When we’re starting a project or working towards a business development goal we typically have a laundry list of everything we want to do. From developing a new product to filing our tax returns, it’s in our nature to want to make immediate and visible progress all at once. That desire to do everything often results in paralysis. Everything seems overwhelming. Everything is daunting. Everything is impossible. So we end up doing nothing.

When we’re in a state of indecision or overwhelm about the next step to take there’s a magic question we can ask ourselves to clarify our options and create momentum.

‘If you could do anything, what would that be?’

The simplicity of some of the things on your ‘anything’ list will surprise you. Suddenly everything you could do becomes the things you should do. From there the trick is to pick one thing you will do. Everything starts with something. But only if you begin.

Image by Simon Q

The Empathy Profession

filed in Brand Story, Brand Strategy, Marketing

When I was growing up (and maybe when you were too), careers like medicine, nursing and teaching, were regarded as being part of the ’empathy profession’.

Today, every one of us, from accountants to designers, CEOs to Astronauts, are in the ’empathy profession’. No business or brand can thrive without understanding what it is their customer wants. No leader can create meaningful change without seeing the world through the eyes of her colleagues. No innovator can create relevant solutions unless he understands the challenge his invention helps someone to overcome.

It’s hard to empathise with someone unless you know their story. That’s why the software that gets used and the cafes that stay open were created by people who started with their customer’s story.

Whether you’re a designer at Google or a chocolate maker at Pana—it’s only possible to make things that people want by figuring out how those people want to feel in the presence of your product. You tell better stories by understanding the story the customer wants to tell herself. Caring is part of every job description now.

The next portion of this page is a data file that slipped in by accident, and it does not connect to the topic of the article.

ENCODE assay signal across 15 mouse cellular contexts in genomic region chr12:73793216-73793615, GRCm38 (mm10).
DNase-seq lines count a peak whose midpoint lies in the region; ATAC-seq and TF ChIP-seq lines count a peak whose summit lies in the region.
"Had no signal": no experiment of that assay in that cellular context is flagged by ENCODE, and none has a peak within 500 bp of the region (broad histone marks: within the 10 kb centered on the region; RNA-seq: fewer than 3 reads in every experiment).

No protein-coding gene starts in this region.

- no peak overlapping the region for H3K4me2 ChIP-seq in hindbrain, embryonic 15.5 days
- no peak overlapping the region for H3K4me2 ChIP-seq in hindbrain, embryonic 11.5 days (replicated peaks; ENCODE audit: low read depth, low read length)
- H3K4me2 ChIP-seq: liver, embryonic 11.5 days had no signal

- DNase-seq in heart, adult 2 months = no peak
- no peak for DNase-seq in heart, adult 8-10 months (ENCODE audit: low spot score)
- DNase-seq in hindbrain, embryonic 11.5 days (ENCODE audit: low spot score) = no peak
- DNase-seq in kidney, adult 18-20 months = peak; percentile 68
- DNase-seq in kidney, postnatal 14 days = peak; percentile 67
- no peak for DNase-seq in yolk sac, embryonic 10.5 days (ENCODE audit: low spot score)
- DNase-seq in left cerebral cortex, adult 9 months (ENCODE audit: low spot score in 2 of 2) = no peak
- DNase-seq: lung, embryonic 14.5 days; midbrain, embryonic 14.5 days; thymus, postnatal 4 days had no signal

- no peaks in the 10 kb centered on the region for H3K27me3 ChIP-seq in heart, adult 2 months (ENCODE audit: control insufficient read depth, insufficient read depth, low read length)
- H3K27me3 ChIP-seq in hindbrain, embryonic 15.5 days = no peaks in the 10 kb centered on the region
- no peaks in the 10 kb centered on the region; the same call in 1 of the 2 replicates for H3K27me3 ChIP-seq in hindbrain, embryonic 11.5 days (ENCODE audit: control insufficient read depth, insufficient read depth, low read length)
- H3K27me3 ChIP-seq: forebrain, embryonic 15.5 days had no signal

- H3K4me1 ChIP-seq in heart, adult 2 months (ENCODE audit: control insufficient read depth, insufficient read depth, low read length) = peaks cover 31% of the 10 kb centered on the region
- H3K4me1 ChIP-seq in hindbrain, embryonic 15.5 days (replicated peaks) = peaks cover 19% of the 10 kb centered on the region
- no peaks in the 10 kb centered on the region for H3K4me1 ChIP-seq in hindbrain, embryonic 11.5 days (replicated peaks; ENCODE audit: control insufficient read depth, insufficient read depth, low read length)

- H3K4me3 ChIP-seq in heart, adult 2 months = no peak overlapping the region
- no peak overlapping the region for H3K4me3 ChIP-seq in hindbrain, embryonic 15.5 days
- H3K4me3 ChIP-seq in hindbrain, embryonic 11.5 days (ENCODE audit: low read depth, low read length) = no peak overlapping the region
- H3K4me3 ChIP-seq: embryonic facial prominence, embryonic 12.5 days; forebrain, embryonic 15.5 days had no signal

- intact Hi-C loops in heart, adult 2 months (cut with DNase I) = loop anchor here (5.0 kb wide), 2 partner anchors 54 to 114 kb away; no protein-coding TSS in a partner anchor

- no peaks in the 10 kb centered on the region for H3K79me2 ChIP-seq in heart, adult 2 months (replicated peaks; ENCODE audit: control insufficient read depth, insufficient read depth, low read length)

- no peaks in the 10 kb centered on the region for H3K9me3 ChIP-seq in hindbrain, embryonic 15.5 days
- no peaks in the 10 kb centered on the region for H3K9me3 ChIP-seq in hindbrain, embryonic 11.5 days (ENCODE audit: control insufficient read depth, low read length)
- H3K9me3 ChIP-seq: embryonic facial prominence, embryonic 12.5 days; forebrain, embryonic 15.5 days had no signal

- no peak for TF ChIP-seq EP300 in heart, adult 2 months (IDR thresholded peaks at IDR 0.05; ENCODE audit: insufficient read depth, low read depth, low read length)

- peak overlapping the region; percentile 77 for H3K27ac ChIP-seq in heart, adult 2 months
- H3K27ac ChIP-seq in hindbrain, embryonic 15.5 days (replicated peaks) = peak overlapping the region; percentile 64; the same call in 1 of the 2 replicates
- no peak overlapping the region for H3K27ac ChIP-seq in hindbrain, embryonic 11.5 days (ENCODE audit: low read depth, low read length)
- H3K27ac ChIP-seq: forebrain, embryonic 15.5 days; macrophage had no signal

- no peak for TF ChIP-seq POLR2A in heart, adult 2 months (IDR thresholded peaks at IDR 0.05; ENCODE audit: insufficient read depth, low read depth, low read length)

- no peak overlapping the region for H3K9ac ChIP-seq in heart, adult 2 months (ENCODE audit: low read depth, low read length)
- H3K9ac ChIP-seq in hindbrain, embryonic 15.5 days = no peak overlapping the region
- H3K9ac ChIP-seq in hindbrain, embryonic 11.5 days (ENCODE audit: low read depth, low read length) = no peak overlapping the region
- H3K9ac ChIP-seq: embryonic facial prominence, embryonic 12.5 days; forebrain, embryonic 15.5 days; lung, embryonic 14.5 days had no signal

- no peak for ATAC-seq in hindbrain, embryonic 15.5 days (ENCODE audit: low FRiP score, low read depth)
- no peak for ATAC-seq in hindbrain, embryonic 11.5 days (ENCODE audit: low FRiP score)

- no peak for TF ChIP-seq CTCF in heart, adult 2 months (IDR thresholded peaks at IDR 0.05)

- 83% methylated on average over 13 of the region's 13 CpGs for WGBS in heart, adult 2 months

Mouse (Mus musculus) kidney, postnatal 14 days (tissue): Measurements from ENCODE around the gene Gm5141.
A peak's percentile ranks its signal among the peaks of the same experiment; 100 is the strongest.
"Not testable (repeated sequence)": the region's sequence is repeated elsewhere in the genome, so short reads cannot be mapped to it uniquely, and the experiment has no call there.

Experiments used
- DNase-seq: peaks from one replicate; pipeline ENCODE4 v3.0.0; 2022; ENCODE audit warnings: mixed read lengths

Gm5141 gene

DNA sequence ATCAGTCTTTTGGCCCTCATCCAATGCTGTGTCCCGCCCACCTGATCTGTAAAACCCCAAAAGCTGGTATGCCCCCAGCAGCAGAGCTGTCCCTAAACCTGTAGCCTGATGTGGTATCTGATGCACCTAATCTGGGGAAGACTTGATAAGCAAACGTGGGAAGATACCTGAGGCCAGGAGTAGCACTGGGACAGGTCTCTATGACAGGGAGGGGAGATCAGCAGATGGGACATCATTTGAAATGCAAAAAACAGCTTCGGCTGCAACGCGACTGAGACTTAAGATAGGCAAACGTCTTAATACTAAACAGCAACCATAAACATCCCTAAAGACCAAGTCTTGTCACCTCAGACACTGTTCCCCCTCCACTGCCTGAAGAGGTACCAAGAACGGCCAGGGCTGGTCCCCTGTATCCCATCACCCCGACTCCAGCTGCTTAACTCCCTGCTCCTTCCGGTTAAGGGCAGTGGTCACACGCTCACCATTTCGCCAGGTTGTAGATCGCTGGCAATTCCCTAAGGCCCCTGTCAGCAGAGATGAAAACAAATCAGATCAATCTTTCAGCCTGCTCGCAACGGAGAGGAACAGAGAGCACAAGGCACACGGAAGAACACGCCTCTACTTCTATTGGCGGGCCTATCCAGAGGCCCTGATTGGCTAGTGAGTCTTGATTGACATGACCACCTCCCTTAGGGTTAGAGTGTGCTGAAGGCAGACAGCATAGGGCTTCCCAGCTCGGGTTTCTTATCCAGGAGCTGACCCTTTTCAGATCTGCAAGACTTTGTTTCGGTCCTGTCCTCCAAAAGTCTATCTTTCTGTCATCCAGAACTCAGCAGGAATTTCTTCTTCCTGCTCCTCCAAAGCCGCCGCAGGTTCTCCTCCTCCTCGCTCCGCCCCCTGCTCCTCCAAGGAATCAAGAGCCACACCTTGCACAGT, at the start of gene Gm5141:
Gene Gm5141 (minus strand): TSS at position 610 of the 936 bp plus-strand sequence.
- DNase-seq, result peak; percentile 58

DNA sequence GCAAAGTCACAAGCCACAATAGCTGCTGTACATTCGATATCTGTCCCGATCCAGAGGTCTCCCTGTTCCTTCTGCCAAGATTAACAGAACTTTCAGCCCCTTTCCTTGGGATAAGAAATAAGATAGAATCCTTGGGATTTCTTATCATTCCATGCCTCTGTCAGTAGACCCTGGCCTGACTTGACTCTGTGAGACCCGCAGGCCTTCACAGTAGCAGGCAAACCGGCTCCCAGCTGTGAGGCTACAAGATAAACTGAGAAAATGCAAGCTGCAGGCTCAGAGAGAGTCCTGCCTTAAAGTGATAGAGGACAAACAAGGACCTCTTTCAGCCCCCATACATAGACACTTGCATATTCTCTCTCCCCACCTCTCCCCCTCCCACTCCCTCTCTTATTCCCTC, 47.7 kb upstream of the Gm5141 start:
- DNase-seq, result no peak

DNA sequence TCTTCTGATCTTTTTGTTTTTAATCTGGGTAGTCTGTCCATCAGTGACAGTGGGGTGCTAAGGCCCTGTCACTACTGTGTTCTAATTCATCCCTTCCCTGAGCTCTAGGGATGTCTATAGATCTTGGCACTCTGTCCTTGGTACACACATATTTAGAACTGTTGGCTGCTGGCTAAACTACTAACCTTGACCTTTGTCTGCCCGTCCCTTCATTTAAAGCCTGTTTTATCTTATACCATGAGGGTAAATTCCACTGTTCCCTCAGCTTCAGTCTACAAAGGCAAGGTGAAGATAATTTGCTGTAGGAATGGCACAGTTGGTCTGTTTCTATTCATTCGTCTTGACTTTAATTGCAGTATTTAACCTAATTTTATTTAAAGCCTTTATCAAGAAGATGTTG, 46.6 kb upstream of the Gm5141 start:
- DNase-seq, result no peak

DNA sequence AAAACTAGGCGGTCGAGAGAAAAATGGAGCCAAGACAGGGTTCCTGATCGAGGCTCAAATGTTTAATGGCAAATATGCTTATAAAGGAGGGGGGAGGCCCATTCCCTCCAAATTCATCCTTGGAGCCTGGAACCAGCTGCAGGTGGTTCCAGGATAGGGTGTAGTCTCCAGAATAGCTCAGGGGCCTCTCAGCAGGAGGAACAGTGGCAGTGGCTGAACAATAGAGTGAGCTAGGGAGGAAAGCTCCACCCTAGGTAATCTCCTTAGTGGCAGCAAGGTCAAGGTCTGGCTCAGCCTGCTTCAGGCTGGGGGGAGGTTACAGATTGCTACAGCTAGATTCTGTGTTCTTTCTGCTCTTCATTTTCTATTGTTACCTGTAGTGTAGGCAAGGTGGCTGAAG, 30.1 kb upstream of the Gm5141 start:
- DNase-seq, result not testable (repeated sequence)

Download and use this Empathy Map PDF to help you get started.

Image by Hernán Piñera

A World Built On Promises

filed in Brand Strategy, Success

Scott and Joanna are planning to open a two-hundred-seater restaurant along a small shopping strip that backs onto a residential area in their local suburb. They know the neighbours will be concerned about the prospect of increased traffic and noise from the venue, especially at the weekend when they open until 1 am. So they draw up a plan to mitigate the negative impact their business might have on the people who live in the area. They commit on paper to limiting the number of patrons allowed in the rooftop bar and to monitoring late-night noise levels. The trouble with the plan is that the restauranteurs’ intentions are at odds with the commercial reality of running a viable business. Their success depends on having a restaurant and bar full of happy customers spending money late into the evening. They will find it almost impossible to make the business profitable while simultaneously keeping the neighbours happy. Their goals are at odds with each other.

We sometimes make promises we know in our hearts won’t be easy to keep. There will inevitably be times when we must balance good intentions with commercial imperatives. But saying one thing then doing another is the surest way to erode, not only the trust of others but our sense of integrity. The alternative is to make more honest promises, to focus on why we’re committed to keeping that promise and how exactly we’re going to do it, rather than just simply on what’s being promised.

We live in a world built on promises.
The people who keep them are the ones who win in every sense of the word.

Image by Elisa Dudnikova

 

Who Trusts You?

filed in Brand Strategy, Success

We spend a lot of time wondering who we can trust. We are careful to work out who is worthy of our friendship, business or time. And yet, we often fail to make the connection between trust and success when it comes to ourselves.

You don’t become trusted by being more successful.
You become successful by being more trusted.
Start there.

Image by Zi Krostag